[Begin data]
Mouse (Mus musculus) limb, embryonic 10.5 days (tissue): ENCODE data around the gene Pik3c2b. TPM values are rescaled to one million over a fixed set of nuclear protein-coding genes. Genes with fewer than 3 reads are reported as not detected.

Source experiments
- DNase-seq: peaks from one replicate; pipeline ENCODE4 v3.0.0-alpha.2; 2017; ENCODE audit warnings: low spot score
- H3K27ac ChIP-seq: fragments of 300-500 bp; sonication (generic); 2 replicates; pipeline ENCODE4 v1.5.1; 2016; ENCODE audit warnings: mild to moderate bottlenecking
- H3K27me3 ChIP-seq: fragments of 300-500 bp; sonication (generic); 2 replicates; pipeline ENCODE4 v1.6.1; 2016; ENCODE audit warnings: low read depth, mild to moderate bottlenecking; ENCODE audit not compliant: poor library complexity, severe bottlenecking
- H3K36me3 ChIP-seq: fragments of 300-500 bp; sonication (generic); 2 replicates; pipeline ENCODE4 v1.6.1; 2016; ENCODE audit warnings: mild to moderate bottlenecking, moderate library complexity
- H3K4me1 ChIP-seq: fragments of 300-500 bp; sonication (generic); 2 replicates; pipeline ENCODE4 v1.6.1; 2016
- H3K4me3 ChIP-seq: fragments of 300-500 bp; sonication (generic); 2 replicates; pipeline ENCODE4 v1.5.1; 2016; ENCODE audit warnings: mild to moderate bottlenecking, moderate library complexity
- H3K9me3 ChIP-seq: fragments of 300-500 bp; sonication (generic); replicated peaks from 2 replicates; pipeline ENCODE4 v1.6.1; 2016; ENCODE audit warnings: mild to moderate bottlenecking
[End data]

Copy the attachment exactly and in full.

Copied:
Mouse (Mus musculus) limb, embryonic 10.5 days (tissue): ENCODE data around the gene Pik3c2b. TPM values are rescaled to one million over a fixed set of nuclear protein-coding genes. Genes with fewer than 3 reads are reported as not detected.

Source experiments
- DNase-seq: peaks from one replicate; pipeline ENCODE4 v3.0.0-alpha.2; 2017; ENCODE audit warnings: low spot score
- H3K27ac ChIP-seq: fragments of 300-500 bp; sonication (generic); 2 replicates; pipeline ENCODE4 v1.5.1; 2016; ENCODE audit warnings: mild to moderate bottlenecking
- H3K27me3 ChIP-seq: fragments of 300-500 bp; sonication (generic); 2 replicates; pipeline ENCODE4 v1.6.1; 2016; ENCODE audit warnings: low read depth, mild to moderate bottlenecking; ENCODE audit not compliant: poor library complexity, severe bottlenecking
- H3K36me3 ChIP-seq: fragments of 300-500 bp; sonication (generic); 2 replicates; pipeline ENCODE4 v1.6.1; 2016; ENCODE audit warnings: mild to moderate bottlenecking, moderate library complexity
- H3K4me1 ChIP-seq: fragments of 300-500 bp; sonication (generic); 2 replicates; pipeline ENCODE4 v1.6.1; 2016
- H3K4me3 ChIP-seq: fragments of 300-500 bp; sonication (generic); 2 replicates; pipeline ENCODE4 v1.5.1; 2016; ENCODE audit warnings: mild to moderate bottlenecking, moderate library complexity
- H3K9me3 ChIP-seq: fragments of 300-500 bp; sonication (generic); replicated peaks from 2 replicates; pipeline ENCODE4 v1.6.1; 2016; ENCODE audit warnings: mild to moderate bottlenecking